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Inclusive education

NOBODY is sure what the issue is with Nabila. She joined the kindergarten class of a local low-fee private school a few months ago. She does not speak. She does not respond to questions. It is not clear if she hears properly. She does not interact with others. She has to be accompanied by an adult when she needs to go around anywhere in the school, whether to the washroom or outdoors during recess.

Nabila’s parents do not have the resources to have any diagnostic testing done. Her mother, who brought Nabila to school, insisted that she be admitted. The teachers/principal who have interacted with Nabila’s mother feel that she is not really worried about having Nabila tested for an underlying condition (perhaps due to non-availability of resources), nor does she seem particularly concerned about her education, ability and potential to learn. Her primary concern seems to be related to having some form of childcare during the day for Nabila so that she can focus her attention on housework and other chores. This school is the only option for Nabila’s mother.

The school also feels it does not have the resources to a) have Nabila diagnosed, b) have teachers trained in special needs education (the school had only three children with disabilities), and c) adapt the curriculum and mode of instruction to support children with disabilities. So, though the administration has allowed Nabila to come to school, it has not been able to do anything for her other than providing a place where she can be supervised. Other children have not been able to interact with Nabila. The school is fine with having Nabila in class for these early years, but feels it will have to ask her mother to make alternative arrangements soon, within a couple of years.

Khadija has a hearing problem. She also attends a low-fee school located close to where she lives. Though her parents knew that Khadija could not hear when they brought her to school for enrolment and told the school about it, they also mentioned that they have never had Khadija’s hearing problem diagnosed. They also feel that they do not have the resources to pay for any diagnostics and/or intervention (such as a hearing aid) if one is needed.ARTICLE CONTINUES AFTER AD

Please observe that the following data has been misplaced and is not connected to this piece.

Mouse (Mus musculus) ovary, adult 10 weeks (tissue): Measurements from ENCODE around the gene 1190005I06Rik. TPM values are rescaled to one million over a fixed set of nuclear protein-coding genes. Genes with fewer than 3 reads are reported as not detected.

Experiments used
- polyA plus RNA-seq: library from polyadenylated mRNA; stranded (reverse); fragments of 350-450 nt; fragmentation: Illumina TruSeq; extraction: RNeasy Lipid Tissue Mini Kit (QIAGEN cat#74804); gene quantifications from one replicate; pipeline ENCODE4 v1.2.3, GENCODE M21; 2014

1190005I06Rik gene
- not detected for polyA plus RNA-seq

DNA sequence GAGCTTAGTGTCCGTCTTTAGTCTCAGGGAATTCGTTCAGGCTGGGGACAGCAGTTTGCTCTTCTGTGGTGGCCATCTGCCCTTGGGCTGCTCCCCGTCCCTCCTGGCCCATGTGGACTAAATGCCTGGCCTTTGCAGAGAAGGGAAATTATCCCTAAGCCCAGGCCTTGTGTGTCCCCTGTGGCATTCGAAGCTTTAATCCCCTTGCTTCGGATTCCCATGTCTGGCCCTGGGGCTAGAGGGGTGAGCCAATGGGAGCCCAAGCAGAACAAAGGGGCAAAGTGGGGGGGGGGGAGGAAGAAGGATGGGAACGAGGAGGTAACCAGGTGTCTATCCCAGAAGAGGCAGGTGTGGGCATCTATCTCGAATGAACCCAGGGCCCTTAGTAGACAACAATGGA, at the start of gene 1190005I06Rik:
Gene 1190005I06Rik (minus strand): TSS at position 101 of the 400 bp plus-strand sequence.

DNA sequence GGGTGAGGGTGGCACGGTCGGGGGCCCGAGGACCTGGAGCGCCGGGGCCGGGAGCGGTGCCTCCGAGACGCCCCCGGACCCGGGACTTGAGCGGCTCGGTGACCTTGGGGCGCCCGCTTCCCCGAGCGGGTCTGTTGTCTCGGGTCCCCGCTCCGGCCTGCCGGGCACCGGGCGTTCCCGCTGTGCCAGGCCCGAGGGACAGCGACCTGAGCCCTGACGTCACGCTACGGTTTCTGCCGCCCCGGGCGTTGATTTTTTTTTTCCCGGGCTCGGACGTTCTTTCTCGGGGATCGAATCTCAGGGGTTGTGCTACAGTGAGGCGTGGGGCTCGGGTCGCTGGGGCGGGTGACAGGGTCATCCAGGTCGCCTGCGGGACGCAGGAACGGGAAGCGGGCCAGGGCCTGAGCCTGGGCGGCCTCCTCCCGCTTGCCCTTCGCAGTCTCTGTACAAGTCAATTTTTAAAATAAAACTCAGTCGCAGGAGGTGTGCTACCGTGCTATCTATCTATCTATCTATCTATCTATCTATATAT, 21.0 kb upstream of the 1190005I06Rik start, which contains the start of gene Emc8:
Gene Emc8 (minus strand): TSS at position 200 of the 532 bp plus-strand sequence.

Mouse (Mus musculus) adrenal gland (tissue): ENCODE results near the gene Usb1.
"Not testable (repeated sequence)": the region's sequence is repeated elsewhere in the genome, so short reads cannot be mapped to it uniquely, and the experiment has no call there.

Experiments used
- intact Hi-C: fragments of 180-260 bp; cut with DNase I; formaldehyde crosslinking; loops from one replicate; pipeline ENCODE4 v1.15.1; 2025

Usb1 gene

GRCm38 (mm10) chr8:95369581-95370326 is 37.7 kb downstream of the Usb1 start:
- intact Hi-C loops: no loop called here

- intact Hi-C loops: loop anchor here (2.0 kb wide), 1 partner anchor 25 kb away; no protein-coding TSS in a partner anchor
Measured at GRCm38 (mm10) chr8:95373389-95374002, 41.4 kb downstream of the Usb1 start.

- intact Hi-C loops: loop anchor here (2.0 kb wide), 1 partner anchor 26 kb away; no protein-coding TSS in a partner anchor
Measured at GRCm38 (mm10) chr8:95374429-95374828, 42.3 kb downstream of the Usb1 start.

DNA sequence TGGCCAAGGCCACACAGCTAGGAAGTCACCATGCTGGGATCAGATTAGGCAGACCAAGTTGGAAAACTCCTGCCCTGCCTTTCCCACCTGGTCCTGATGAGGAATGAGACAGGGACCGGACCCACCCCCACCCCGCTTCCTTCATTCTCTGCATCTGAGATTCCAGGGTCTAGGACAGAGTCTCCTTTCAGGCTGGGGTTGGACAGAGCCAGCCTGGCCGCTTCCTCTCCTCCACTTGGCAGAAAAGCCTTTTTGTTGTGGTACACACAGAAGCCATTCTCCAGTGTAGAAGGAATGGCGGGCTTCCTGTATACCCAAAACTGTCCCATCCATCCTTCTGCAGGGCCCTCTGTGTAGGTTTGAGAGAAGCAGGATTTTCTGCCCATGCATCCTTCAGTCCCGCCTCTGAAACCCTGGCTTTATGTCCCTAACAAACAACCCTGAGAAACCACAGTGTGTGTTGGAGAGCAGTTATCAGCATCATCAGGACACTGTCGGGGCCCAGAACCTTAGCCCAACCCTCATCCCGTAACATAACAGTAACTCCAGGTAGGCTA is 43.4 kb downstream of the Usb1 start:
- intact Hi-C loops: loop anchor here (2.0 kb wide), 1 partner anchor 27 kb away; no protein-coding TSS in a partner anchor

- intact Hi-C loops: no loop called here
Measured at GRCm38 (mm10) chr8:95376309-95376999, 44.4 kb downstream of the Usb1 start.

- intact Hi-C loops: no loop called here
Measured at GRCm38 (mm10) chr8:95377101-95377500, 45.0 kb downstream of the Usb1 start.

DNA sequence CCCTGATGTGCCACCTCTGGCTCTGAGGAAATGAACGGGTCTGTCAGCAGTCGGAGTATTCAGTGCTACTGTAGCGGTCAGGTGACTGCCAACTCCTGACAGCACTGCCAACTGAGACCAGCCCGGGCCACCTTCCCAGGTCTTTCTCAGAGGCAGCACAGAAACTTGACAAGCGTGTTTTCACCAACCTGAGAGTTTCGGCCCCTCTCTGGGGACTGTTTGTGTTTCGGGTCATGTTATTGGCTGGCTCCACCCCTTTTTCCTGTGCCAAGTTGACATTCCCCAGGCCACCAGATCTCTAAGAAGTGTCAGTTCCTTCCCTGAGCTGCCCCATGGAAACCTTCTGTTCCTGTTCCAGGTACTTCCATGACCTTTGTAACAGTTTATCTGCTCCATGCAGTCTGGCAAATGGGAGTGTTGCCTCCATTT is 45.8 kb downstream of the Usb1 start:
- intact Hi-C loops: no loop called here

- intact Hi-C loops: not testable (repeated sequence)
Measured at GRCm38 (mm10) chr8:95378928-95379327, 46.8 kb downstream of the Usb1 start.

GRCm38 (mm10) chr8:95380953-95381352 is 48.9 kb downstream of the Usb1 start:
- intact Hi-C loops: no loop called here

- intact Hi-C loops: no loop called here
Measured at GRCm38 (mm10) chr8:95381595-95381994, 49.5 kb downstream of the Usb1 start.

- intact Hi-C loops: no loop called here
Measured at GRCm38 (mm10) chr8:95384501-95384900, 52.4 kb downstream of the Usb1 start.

Nabila and Khadija are in trouble. They are at risk of dropping out of school.

Khadija comes to school regularly. Other children in the class are aware of Khadija’s impairment, and try to be as cooperative as they can be — but communication, through signs that have evolved in the process of class interaction, is still difficult. Khadija seems to enjoy the company of other children and her time in school, but she is not learning a whole lot.

The school feels it does not have any resources to spend on having Khadija diagnosed. It also does not have the resources to have the teachers trained in interacting with children with special needs. The school has only four or five children, it feels, who have visible/perceptible physical/cognitive impairments. The school does not want to spare any resources for such small numbers.

Khadija’s teacher, who does not know sign language, has spent quite a bit of time with her mother. This has allowed her to understand how Khadija and her mother communicate: a combination of signs and facial expressions they have evolved/developed over time. So her teacher can now have a basic level of communication with Khadija, which allows her to keep Khadija calm and somewhat involved in class activity through the day.

Nabila and Khadija are in trouble. They are at risk of dropping out of the education system. They got enrolled — which is difficult enough coming from challenged economic and social sections of society, let alone facing physical and/or cognitive impairments. But they are not learning anything, and the schools they are in are not able to help them.

Is the state not responsible for the education and welfare of every child? Does Article 25-A of the Constitution, guaranteeing every child the right to an education, not apply to children with disabilities? Have we not signed international conventions on the rights of children with disabilities? Do none of these commitments matter?

Pakistan does have departments for ‘special education’ in all provinces. But these departments are small, underfunded and restricted to providing services through a small number of institutions. Special education departments do not even have any interaction with the government’s mainstream education departments. They have absolutely nothing to do with private schools. Who, then, is going to look after the Khadijas and Nabilas of Pakistan? Are they children of a lesser god?

If parents cannot afford diagnostic tests for children who exhibit signs of disabilities, there should be a referral system where the state steps in to pay for it. There should be provision for schools, both state and low-fee private schools, to receive some resources from the state in order to provide for the special needs of children with disabilities who are attending regular schools. The principle of ‘least restrictive environment’ should apply: children should be taught in the least restrictive environment possible and should be moved to more restrictive settings only if the interest of the child requires that.

We need to move towards creating an inclusive society. Whatever the nature of the diversity we have among our children, and the learning challenges that they may face, they have to live with each other in this society. We have to ensure we prepare all children for this. The state has a very important role to play here. As far as our obligations towards children with disabilities are concerned, we have not even scratched the surface yet. It is time to change that.

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